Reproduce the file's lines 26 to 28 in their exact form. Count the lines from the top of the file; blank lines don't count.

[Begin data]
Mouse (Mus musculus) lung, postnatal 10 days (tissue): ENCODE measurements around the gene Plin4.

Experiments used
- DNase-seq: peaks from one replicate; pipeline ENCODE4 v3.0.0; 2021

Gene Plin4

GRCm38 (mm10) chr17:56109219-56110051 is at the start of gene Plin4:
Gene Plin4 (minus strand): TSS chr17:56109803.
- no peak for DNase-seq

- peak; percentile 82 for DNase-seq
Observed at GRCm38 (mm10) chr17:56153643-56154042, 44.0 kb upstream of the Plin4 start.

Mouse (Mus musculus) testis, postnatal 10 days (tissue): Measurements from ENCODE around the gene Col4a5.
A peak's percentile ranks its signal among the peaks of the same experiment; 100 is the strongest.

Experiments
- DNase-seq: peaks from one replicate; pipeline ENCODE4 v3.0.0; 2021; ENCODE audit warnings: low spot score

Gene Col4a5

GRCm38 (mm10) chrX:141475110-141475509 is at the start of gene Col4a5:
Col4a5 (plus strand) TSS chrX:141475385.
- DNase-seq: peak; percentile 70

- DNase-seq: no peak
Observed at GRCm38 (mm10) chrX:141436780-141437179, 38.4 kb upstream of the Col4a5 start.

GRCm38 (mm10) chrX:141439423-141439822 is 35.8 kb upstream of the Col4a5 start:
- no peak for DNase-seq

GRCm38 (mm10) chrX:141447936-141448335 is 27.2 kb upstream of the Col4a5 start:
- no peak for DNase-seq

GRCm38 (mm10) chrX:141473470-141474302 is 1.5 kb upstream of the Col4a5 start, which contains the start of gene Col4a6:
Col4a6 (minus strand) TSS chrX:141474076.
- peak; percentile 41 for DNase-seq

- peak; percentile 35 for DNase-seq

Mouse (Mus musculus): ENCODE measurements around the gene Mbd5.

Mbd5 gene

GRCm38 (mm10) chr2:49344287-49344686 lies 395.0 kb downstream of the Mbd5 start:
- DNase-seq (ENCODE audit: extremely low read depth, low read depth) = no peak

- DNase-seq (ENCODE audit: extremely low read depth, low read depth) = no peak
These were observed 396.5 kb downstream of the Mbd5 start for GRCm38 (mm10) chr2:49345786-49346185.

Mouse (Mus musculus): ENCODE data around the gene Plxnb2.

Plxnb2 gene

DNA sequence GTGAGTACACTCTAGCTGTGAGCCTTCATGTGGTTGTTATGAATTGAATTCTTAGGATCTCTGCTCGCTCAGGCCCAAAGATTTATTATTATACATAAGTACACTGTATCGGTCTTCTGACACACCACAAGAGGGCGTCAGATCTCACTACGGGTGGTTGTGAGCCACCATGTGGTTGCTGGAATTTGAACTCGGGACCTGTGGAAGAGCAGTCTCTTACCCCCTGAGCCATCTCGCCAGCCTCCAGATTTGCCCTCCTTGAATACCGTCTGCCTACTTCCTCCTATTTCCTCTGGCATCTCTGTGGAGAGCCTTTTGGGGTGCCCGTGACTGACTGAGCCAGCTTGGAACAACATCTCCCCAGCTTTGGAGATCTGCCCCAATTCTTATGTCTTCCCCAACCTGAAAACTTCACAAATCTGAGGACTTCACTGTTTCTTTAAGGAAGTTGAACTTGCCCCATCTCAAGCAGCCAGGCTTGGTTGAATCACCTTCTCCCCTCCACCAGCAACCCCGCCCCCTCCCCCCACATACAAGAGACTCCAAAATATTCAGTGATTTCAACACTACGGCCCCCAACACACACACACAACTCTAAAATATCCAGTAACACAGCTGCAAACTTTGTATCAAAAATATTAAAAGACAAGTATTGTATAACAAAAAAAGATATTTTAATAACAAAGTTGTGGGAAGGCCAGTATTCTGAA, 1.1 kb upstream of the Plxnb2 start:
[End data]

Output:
- peak; percentile 41 for DNase-seq

- peak; percentile 35 for DNase-seq

Mouse (Mus musculus): ENCODE measurements around the gene Mbd5.